It has been said, those who see Interstellar must comment. At risk of fulfilling this prophecy, I seek to add a few reflections.
Interstellar comes from writer, director, and producer Christopher Nolan who is known for his Batman films and also his penchant for twisting time (see Inception and Memento). The movie is of the science fiction genre and concerns the near future when the earth is becoming uninhabitable due to overpopulation. Matthew McConaughey, a single parent, lives with his two children and father on a farm. Before the downturn, McConaughey was a pilot with a knack for science.
Without giving too much of the plot away, McConaughey is sent by NASA into a black hole to find another planet on which humans can survive. It is a “save humanity” film genre, but one that warps the mold in various ways.
Christians will immediately notice the search for transcendence or what R. M. Bucke called cosmic consciousness. Not only is the film a meditation on the vastness of outer-space, but the score by Hans Zimmer pounds with gravitas through the use of an organ. Veiled references emerge to a consciousness interacting with humans. The people on earth apprehend there is more to life than the dust swirling around them.
Life contains more than what is surface level. Unfortunately, although Nolan reaches his arms out towards the other, they do not reach far enough. His conclusion only prods the will to subsist.
The survival nature of humans is Nolan’s partial answer to transcendence. Throughout the film, in a moving and powerful way, the lines of Dylan Thomas are repeated.
Do not go gentle into that good night. Rage, rage against the dying of the light.
The film, in many ways, is about how humanity will not go away gently but will seek, scrape, and scrap until they find a new way to live. But with all the grandeur of the film and the longing for something more, Christians will be disappointed that humanism is the only answer in deep space.
Yet subsistence is not the only answer Nolan provides. Many of Nolan’s films deal with the complicated philosophical concepts of space and time. Now, in at least three of his films, Nolan bends time (and in Interstellar space) to provide a compelling yet complicated plot line.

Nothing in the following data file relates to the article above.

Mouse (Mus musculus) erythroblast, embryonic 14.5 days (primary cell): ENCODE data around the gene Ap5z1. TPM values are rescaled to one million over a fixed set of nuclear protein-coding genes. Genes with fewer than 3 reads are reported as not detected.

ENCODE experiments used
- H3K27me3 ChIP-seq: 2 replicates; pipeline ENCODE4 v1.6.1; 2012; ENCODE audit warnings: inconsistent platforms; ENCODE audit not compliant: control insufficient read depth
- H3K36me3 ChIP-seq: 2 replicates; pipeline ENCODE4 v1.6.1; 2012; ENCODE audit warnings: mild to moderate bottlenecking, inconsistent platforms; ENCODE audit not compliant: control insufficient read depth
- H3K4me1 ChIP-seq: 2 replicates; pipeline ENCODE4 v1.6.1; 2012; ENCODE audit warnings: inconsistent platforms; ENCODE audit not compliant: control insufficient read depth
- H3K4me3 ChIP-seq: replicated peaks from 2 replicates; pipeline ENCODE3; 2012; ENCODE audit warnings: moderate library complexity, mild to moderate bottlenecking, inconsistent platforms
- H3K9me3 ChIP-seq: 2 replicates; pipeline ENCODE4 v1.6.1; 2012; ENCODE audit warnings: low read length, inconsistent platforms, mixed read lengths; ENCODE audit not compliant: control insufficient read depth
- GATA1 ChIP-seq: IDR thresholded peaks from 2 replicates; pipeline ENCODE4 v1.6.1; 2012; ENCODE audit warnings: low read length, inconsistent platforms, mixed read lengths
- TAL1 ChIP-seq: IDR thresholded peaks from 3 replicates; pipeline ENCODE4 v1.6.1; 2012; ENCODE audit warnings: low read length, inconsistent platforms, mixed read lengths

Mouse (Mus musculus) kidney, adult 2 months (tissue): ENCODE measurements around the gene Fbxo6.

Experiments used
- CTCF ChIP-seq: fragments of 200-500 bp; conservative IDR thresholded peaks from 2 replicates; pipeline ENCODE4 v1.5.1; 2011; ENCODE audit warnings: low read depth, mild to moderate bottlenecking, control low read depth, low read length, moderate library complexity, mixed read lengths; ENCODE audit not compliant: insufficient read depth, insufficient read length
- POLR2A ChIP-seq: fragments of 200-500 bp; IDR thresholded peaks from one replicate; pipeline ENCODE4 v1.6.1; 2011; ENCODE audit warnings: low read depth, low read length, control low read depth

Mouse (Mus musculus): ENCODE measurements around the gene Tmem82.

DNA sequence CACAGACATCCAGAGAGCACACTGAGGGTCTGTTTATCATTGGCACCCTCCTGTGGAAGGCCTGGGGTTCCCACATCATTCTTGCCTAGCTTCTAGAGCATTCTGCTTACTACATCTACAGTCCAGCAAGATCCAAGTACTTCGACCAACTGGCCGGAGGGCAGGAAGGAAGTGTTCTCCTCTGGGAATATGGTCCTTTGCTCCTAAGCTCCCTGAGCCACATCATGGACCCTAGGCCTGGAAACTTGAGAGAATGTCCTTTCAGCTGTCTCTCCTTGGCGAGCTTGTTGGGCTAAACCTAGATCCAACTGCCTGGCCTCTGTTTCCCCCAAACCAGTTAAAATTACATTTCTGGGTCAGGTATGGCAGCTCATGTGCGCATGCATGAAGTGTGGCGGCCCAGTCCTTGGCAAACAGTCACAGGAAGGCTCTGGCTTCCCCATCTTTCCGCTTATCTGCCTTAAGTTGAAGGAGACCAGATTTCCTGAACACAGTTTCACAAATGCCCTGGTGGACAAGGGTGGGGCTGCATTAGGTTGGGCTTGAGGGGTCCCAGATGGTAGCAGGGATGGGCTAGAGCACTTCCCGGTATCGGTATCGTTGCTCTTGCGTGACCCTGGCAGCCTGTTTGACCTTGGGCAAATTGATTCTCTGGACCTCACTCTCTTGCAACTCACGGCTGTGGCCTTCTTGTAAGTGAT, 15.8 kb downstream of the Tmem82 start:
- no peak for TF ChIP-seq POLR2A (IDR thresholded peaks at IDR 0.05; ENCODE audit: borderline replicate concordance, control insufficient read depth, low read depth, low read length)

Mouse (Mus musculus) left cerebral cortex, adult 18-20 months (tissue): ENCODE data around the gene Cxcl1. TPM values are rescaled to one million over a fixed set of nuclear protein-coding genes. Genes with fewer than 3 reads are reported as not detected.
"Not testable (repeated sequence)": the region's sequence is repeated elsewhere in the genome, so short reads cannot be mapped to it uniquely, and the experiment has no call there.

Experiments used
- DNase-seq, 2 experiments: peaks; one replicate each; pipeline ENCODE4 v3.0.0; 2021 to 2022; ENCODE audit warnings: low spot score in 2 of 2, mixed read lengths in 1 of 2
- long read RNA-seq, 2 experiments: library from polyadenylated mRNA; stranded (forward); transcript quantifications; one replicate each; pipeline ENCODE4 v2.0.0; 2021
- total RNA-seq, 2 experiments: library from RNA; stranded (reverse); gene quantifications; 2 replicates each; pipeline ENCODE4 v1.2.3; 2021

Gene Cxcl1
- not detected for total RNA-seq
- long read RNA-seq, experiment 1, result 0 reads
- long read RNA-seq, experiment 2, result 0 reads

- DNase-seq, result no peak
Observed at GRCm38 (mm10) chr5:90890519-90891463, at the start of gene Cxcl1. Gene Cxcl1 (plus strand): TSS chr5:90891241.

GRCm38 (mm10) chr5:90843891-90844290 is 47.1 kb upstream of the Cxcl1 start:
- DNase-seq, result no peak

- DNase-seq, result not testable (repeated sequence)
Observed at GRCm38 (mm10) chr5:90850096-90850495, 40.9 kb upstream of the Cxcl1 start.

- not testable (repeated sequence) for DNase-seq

Although Christians may be disappointed with part of Nolan’s answer there is a theme woven throughout that may be missed. According to Interstellar, what transcends both time and space is love. Love is the greatest of these things; that which goes beyond what scientists can see and imagine.
Jesus says the greatest two commandments are to love God and love others. Paul’s writings in Scripture also speak about the centrality and preeminence of love. Love never ends (1 Cor 13:8), and love is the greatest of these (1 Cor 13:13). Paul calls that all that we do be done in love (1 Cor 16:14). It is Paul’s prayer that those in Phillipi abound more and more in love (Phil 1:9). He tell those in Thessalonica that he wants them also to abound in love (1 Thess 3:12).
Faith, hope, and love remain, but the greatest of these is love. For love never ends, neither spatially or temporally.
Nolan’s answer to that still small voice is both satisfying and disappointing. He has produced another excellent film, and one that is thought provoking. The question of who is on the other side of the bookshelf will hopefully linger in the mind of the audience. For there are echoes of a voice.
About Patrick Schreiner
Patrick Schreiner is Assistant Professor of New Testament Language and Literature at Western Seminary. He completed his Master of Divinity and Doctor of Philosophy at The Southern Baptist Seminary. In addition to his pastoral ministry experience, Patrick also enjoys writing. You can follow Patrick's journey and his thinking online at his blog, Ad Fontes. You can also follow him on Twitter.